Botox is derived from a poison produced by the Clostridium bacterium, the microorganism responsible for botulism in humans and animals. Botulism—caused by eating foods contaminated with the Clostridium bacterium—is a rare but serious illness that can result in paralysis and is considered a potentially fatal medical emergency. The highly toxic and lethal botulinum toxin was initially identified by Kerner in rancid sausages and was refined and purified by van Ermengen in the Netherlands.
It is shocking that the most poisonous substance known to humanity—Botulinum toxin—when used in minute quantities in a derivative known as Botox, becomes a magically effective and powerful potion to treat a variety of conditions. Talk about making lemonade from lemons!
Most people are aware of the use of Botox to prevent or improve the cosmetic appearance of facial wrinkles. When injected into the frown lines it paralyzes the facial muscles involved and makes creases, furrows and grooves disappear. Facial Botox injections are among the most common cosmetic procedures performed in the United State and have fostered a billion dollar industry. It is important to know that getting beyond cosmetics, Botox can be beneficial for a variety of medical conditions that have in common some form of localized muscle over-activity.
Technically speaking, Botox is a neuromuscular blocking agent that weakens, if not paralyzes muscles. It has numerous potential uses involving the following: overactive bladder (condition causing urinary urgency, frequency and incontinence); urinary incontinence due to neurological conditions including spinal cord injury and multiple sclerosis; chronic migraine headache; upper limb spasticity; cervical dystonia (involuntary contraction of the neck muscles causing abnormal movements and an awkward posture of the head and neck); axillary hyperhidrosis (excessive underarm sweating); blepharospasm (eyelid spasm with uncontrollable blinking); strabismus (cross-eye or wall-eye); and of course, the cosmetic usage to improve the look of frown lines and wrinkles. For all of the aforementioned conditions, the effect of Botox is temporary and needs to be repeated on an indefinite basis in order to maintain the therapeutic effect.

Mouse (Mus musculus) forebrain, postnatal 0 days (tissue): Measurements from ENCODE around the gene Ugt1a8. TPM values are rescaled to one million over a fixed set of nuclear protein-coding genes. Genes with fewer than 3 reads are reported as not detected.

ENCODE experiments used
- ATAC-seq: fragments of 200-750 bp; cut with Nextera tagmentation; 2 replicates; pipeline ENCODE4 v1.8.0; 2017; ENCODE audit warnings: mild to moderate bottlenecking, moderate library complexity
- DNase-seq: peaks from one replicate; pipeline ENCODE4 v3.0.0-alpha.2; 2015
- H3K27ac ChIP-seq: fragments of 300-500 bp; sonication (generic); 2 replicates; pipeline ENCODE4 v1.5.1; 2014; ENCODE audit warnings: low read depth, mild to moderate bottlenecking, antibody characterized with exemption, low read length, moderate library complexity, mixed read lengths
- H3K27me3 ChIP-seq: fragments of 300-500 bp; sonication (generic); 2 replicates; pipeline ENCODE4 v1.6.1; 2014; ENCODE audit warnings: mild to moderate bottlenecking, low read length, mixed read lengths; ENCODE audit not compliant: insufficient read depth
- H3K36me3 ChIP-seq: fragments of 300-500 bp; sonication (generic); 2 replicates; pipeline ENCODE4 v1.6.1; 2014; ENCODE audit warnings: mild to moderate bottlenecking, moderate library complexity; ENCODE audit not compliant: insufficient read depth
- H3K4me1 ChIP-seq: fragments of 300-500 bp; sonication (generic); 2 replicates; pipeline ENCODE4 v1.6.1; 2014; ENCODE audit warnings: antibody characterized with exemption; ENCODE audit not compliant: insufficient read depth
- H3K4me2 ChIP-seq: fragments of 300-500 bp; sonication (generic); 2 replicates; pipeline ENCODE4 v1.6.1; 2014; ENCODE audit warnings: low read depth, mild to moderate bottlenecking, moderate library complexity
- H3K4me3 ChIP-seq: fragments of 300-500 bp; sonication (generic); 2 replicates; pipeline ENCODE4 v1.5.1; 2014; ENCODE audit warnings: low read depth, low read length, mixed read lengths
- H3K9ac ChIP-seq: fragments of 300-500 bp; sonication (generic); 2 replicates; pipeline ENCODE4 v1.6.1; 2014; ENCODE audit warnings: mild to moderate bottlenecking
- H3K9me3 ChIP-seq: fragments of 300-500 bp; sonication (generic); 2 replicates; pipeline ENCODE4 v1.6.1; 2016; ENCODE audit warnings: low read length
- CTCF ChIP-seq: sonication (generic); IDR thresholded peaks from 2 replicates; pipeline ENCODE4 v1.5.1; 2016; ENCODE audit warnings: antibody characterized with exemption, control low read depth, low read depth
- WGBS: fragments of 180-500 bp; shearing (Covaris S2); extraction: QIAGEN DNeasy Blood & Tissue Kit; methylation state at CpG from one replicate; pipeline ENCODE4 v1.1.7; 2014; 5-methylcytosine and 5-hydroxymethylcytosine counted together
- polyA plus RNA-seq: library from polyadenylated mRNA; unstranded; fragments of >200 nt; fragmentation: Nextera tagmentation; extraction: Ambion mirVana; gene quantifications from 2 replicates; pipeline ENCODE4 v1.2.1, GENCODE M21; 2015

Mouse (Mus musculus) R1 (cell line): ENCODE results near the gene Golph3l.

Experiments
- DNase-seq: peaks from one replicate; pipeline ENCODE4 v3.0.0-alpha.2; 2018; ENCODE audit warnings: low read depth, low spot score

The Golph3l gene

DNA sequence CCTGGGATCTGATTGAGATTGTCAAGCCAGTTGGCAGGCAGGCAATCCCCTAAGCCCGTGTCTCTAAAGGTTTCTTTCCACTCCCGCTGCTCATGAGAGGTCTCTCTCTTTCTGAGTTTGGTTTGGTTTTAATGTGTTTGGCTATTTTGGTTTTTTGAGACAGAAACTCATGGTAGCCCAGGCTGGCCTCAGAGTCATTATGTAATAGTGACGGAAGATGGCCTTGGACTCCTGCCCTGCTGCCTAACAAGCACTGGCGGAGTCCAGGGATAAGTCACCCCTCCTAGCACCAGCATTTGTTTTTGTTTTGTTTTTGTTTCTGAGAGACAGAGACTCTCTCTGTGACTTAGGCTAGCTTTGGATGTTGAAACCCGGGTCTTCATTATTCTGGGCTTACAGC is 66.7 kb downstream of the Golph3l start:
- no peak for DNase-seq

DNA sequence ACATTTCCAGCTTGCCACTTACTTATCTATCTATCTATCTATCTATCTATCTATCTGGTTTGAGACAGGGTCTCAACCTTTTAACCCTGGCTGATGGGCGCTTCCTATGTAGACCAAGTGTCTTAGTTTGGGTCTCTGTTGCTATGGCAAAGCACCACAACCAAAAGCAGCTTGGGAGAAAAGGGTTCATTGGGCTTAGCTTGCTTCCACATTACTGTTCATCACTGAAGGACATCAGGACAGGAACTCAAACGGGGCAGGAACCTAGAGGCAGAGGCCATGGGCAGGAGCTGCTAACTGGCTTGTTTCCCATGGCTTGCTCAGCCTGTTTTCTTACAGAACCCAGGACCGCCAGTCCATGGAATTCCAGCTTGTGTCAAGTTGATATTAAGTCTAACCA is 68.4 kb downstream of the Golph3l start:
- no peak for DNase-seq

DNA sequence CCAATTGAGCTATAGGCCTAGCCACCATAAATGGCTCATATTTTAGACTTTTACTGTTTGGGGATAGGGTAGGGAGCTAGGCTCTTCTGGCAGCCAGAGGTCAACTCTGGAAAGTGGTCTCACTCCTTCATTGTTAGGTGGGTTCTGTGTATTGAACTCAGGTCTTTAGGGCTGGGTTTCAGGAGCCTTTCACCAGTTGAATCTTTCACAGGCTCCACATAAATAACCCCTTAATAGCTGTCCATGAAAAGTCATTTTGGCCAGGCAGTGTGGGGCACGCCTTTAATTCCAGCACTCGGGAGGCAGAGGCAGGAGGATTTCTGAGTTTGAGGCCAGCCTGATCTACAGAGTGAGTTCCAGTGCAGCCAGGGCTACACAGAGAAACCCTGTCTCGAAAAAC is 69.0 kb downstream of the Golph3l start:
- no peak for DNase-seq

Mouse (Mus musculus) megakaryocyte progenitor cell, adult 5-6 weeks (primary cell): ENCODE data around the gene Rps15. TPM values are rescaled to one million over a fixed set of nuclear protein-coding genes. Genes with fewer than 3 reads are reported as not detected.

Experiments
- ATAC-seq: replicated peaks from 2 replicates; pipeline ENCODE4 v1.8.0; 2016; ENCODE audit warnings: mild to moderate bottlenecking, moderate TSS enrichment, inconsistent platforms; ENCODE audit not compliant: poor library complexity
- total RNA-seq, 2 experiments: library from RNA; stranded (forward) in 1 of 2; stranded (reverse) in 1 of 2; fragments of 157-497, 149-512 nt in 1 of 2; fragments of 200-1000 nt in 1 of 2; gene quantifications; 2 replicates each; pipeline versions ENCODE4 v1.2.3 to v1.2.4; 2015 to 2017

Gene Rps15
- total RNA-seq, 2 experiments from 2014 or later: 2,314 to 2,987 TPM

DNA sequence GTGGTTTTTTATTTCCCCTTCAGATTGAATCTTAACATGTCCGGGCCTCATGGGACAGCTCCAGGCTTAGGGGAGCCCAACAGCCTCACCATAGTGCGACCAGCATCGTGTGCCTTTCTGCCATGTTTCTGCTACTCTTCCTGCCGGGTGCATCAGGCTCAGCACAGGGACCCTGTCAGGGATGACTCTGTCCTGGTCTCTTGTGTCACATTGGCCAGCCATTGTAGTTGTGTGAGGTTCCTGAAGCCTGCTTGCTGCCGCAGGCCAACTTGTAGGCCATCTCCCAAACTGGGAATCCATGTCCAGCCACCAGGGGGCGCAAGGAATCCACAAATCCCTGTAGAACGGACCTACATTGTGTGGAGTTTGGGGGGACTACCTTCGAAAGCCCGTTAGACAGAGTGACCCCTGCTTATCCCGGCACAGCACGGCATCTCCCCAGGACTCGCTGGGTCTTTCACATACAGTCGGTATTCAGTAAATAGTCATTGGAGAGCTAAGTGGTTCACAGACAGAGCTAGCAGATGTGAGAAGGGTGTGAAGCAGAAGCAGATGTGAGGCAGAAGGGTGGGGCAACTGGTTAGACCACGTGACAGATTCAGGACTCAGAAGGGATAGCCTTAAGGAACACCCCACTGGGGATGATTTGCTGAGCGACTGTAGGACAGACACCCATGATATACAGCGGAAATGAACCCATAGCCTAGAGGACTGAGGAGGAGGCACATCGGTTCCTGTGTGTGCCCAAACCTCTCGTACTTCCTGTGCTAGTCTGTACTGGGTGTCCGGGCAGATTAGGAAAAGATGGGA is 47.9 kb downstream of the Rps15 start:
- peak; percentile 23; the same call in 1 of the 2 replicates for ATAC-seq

Overactive bladder and incontinence due to neurological conditions: Botox can be useful in those who have not responded to conservative methods including behavioral methods, pelvic floor exercises and medications. Such persistent and disabling urgency, frequency and urgency incontinence can be effectively managed by injecting Botox into the urinary bladder. It works by paralyzing or weakening the bladder muscle. It is done via cystoscopy (a visual inspection of the bladder with a lighted narrow telescope) and requires injecting the Botox into about 20 sites within the bladder muscle.
Chronic migraine headache: Botox is useful for preventing migraines in adults affected more than 15 days per month with headaches lasting for more than 4 hours daily. It is accomplished by injecting the Botox into different areas of the head and neck including muscles of the following areas: forehead; temples; back of head; and the neck and upper back.
Upper limb spasticity: Botox is helpful to decrease the severity of the excessive muscle tone in the elbow, wrist and finger flexors and works by paralyzing these spastic muscles. It is injected directly into the flexor muscles as well as the biceps.
Cervical dystonia: Botox can be effective to reduce the severity of the abnormal head position and neck pain. It works by paralyzing the dystonic muscles and is injected into the sternocleidomastoid muscle.
Axillary hyperhidrosis: Botox is useful in those with severe underarm sweating that has not been managed successfully with topical agents. The Botox functions to paralyze the sweat glands and is injected in numerous sites to cover the area of hyperhidrosis.
Blepharospasm and strabismus: Botox is indicated when these conditions are associated with dystonia as well as benign essential blepharospasm and facial nerve disorders. It works by paralyzing the eyelid and eye muscles and is injected into the eyelid muscles and extraocular muscles, respectively.
Bottom line: Botox, a toxin produced by Clostridium that causes paralysis, can be beneficial when injected into virtually any muscle in the body that is in a state of hyper-contraction and spasticity and has found utility for a variety of medical conditions.
Andrew Siegel, M.D.
Facebook Page: Our Greatest Wealth Is Health
Author of Finding Your Own Fountain of Youth: The Essential Guide For Maximizing Health, Wellness, Fitness & Longevity (free electronic download)
Author of Promiscuous Eating: Understanding and Ending Our Self-Destructive Relationship with Food: www.promiscuouseating.com
Available on Amazon in Kindle edition
Author of: Male Pelvic Fitness: Optimizing Sexual and Urinary Health; in press and available in e-book and paperback formats in 2014.
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Tags: Andrew Siegel MD, axillary hyperhidrosis, blepharospasm, Botox, botulinum toxin, botulism, chronic migraine, Clostridium, dystonia, neurogenic bladder, overactive bladder, strabismus, upper limb spasticity, urinary incontinence